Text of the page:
Saturday, January 9, 2010
Open Mouth, Insert Foot
This article courtesy of Politico.com:
Reid's greatest gaffes
Harry Reid's comments about Barack Obama as a "light-skinned" African-American with "no Negro dialect" are hardly the first to land him in hot water.
The Senate majority leader has a habit of speaking his mind, which can be a dangerous thing for a politician — especially for one who tends to say what he means in the bluntest way possible.
Some other memorable moments the Nevada Democrat might like to forget.
1. On the Iraq war: “This war is lost.” (April 2007)
The fallout: At the time, Reid’s comment reflected a consensus on the leftover violence in Iraq: that the United States had lost the war. With the gradual drawdown of troops and the decrease in U.S. casualties in the past two years, Reid probably wouldn’t make that comment today.
2. On Alan Greenspan: “One of the biggest political hacks we have in Washington.” (March 2005)
The fallout: At the time, Greenspan was still considered a master of the economy, and Republicans seized on Reid’s comments. But the nation’s economic woes have made the Greenspan era a little less golden in hindsight, so Reid’s comments may withstand the test of time.
3. On the death of Sen. Ted Kennedy (D-Mass.): “I think it’s going to help us.” (August 2009)
The fallout: Reid was saying what many Democrats were thinking: Kennedy’s death will inspire Democrats to finish the job on health care. But the phrasing was inartful, opening the door to Republicans who were eager to accuse Democrats of politicizing Kennedy’s death.
4. “You know, Joe, I can’t stand John McCain.” (August 2008)
The fallout: Hard to get past that one now that McCain is back in the Senate, but it would have been harder still if he’d made it to the White House.
5. On President George W. Bush: “I think this guy is a loser.” (May 2005)
The fallout: Reminded later that he’d called the president a “loser,” Reid volunteered that he’d also called him “a liar.” He also noted that he’d apologized for the first line — but not for the second.
6. On Capitol tourists: “You can always tell when it is summertime because you can smell the visitors. The visitors stand out in the high humidity, heat, and they sweat.” (December 2008)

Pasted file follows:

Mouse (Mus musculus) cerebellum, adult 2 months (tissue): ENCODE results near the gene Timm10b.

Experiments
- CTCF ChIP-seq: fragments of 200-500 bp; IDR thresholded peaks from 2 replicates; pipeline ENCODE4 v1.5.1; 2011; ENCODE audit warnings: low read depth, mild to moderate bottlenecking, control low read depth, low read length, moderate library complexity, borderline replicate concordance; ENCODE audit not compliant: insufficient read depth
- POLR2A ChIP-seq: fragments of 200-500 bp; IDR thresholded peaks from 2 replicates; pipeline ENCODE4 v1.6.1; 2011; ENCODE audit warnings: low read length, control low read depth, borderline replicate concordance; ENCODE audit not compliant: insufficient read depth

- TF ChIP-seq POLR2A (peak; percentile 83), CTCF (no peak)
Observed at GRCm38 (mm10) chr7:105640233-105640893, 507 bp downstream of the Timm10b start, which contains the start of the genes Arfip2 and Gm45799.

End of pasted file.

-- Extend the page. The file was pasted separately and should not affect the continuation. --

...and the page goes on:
The fallout: If Democrats were hoping to ditch the “Washington elitist” tag, this probably didn’t help.
7. To a Las Vegas Review-Journal executive: “I hope you go out of business.” (August 2009)
The fallout: The Review-Journal blasted him, of course. And given the state of the newspaper industry — and the high unemployment rate in Las Vegas — this wasn’t received very well by the locals. Reid’s office said he was just joking. “Sometimes, my humor doesn’t go over well,” Reid told POLITICO later.
.8. On Gen. Peter Pace, chairman of the Joint Chiefs of Staff: “Incompetent.” (June 2007)
The fallout: The comment stoked GOP criticisms that Democrats were anti-military, but Bush eventually replaced Pace.
9. On town hall protesters and agitators: “Evil-mongers.” (August 2009)
The fallout: Reid admitted in a later interview with Politics Daily that “I maybe could have been less descriptive.” But the comment pointed to a larger problem among Democrats: that they were too dismissive of town hall anger this recess.
10. On Senate opponent John Ensign: Ensign “shouldn’t be interpreting the Constitution,” because he’s a veterinarian. (1998)
The fallout: Reid barely won the 1998 election, and Ensign eventually made it to the Senate anyway, but it was an early insight into Reid’s biting words.
Read more: http://www.politico.com/news/stories/0110/31303.html#ixzz0c9VXsmNE
UPDATE1: NewsBusters describes a "Face the Nation" broadcast, in which despite profuse apologies to President Obama and many other black leaders, Sen. Reid [who is struggling to hold on to his seat] and other Democrats will be hurt by this blunder in the upcoming election.
UPDATE2: Blogger Ed Driscoll chronicles the curious double standard the Democrats are applying to Harry Reid, and why Republicans want him to stay on as the Senate Majority Leader.